Think Defence
October 23, 2013 10:29 pm
Reply to  Fedaykin

Just a quick comment before shut eye

Am going grey at the whole spam thing at the minute. My old solutions was great, rarely produced false positives and rarely let spam through. Because TD is booming traffic wise (aggregating over 3 million hits a year now) the old solution is not suitable. Hence have been trying loads of alternatives, some paid for, some free.

To be honest, none of them are as good and poor old APATS and others are getting sin binned on a regular basis, I understand people losing patience.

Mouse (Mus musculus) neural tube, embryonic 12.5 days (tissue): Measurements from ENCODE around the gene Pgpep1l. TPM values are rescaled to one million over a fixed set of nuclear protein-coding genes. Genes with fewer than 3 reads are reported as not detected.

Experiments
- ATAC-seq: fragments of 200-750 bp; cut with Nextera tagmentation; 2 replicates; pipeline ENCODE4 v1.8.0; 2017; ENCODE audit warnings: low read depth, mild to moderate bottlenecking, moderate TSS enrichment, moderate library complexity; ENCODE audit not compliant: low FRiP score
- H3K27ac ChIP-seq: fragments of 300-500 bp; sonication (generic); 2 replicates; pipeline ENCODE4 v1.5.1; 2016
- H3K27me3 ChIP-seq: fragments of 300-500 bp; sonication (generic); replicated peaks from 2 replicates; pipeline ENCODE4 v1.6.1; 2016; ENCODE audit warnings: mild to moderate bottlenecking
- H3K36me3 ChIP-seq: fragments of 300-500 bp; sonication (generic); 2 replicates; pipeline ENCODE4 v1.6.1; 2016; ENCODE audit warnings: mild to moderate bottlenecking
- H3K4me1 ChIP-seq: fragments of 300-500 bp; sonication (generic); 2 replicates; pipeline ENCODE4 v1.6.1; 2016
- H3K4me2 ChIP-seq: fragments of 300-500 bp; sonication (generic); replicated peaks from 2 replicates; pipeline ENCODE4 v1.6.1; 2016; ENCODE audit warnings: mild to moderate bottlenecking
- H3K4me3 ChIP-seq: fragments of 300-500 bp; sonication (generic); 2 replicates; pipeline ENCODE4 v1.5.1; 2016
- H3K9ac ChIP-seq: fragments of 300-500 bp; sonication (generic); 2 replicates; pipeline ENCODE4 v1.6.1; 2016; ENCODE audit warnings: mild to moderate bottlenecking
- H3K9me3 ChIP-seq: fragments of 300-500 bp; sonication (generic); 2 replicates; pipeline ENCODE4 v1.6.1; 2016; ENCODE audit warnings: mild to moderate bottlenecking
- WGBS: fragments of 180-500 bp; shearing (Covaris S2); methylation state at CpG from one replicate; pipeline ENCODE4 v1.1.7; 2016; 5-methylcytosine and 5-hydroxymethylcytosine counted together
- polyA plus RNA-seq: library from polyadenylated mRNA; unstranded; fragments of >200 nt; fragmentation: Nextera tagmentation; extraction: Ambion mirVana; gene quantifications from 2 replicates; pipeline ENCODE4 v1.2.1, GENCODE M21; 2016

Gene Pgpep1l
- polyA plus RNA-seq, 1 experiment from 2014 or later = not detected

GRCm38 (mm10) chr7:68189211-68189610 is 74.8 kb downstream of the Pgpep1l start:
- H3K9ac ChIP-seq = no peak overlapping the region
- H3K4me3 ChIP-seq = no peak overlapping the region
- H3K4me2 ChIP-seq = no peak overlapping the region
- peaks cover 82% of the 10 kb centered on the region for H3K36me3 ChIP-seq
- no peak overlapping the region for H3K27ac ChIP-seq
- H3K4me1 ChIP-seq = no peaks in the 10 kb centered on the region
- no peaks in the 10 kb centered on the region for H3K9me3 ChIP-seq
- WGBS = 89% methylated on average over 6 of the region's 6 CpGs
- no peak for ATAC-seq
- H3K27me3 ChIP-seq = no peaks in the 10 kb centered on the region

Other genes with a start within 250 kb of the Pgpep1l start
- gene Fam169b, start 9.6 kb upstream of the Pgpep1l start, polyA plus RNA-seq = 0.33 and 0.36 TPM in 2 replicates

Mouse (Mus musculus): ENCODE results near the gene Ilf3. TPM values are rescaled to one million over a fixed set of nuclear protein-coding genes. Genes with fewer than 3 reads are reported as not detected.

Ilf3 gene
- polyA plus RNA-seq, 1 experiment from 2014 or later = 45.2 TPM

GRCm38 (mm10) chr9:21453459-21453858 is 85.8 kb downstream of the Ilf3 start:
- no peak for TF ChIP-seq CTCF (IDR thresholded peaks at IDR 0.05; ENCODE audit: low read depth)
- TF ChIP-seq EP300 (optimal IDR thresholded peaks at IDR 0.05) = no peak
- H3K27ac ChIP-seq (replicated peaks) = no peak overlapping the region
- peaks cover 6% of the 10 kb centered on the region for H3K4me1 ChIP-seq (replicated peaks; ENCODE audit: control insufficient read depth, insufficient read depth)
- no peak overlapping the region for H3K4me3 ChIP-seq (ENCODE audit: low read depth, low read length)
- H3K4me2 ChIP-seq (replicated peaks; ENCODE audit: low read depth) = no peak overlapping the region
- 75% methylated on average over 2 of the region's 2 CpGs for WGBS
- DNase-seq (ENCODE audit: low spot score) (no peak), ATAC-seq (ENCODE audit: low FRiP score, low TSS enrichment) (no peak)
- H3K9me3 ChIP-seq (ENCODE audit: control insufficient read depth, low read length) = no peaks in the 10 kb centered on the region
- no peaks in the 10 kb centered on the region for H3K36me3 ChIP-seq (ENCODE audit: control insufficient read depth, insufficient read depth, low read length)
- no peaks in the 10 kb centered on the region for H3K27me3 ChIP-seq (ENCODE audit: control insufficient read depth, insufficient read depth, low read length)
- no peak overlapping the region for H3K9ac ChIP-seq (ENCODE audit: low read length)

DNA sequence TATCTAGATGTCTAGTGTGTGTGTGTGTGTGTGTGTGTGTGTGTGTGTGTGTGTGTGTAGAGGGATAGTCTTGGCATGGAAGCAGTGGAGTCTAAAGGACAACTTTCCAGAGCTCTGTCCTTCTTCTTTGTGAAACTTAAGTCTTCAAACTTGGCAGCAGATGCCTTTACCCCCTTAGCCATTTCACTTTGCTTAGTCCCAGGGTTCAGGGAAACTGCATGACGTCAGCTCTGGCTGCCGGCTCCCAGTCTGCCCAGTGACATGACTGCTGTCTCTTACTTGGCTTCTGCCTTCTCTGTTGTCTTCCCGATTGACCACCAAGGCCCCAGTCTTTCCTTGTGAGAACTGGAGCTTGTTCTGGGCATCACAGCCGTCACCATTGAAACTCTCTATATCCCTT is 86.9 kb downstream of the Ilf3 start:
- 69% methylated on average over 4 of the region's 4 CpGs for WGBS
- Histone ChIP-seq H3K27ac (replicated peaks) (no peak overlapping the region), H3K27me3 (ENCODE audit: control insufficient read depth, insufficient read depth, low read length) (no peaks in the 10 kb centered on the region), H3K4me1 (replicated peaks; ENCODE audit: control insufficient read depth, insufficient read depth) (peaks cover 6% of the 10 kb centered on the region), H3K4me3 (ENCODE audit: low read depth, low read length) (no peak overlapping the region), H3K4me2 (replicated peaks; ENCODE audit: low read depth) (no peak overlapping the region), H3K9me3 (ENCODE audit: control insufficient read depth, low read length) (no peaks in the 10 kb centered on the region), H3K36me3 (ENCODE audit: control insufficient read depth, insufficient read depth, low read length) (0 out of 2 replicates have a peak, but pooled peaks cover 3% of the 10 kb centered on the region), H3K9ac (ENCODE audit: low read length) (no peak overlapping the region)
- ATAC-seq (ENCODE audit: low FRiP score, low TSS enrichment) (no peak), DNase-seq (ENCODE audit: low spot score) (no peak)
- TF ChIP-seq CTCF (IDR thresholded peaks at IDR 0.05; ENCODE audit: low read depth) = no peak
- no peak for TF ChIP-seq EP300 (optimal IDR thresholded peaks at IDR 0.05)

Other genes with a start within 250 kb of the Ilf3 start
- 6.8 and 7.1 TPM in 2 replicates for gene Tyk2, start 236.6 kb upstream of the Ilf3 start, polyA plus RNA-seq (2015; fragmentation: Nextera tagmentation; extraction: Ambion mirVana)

Am working on it, trust me (you might have noticed fewer posts in the last couple of days)

Site reliability is bang on now, the current host is briliant, but not cheap

As for asking for donations, it is coming, the traffic now demands at least a grand a year just in hosting.

Bear with me guys and thanks for your perseverance, TD is not my full time job you know :)

October 23, 2013 10:44 pm

Fedaykin – I’m sure there’s lots of shiny widgets in Win7/8 for the software Magpie to covet. Personally I hate the Janet & John Playskool interface that Office earned after Office2003 (the last professional version from my perspective). No doubt done so any 10 year old could prod big icons and make kool stuff happen. It all got worse when Win8 insisted I had to wipe fingers over the screen like a 3 year old. I hate to think what they’ll inflict on us next; I assume it will involve e-nappies and be full of cr*p.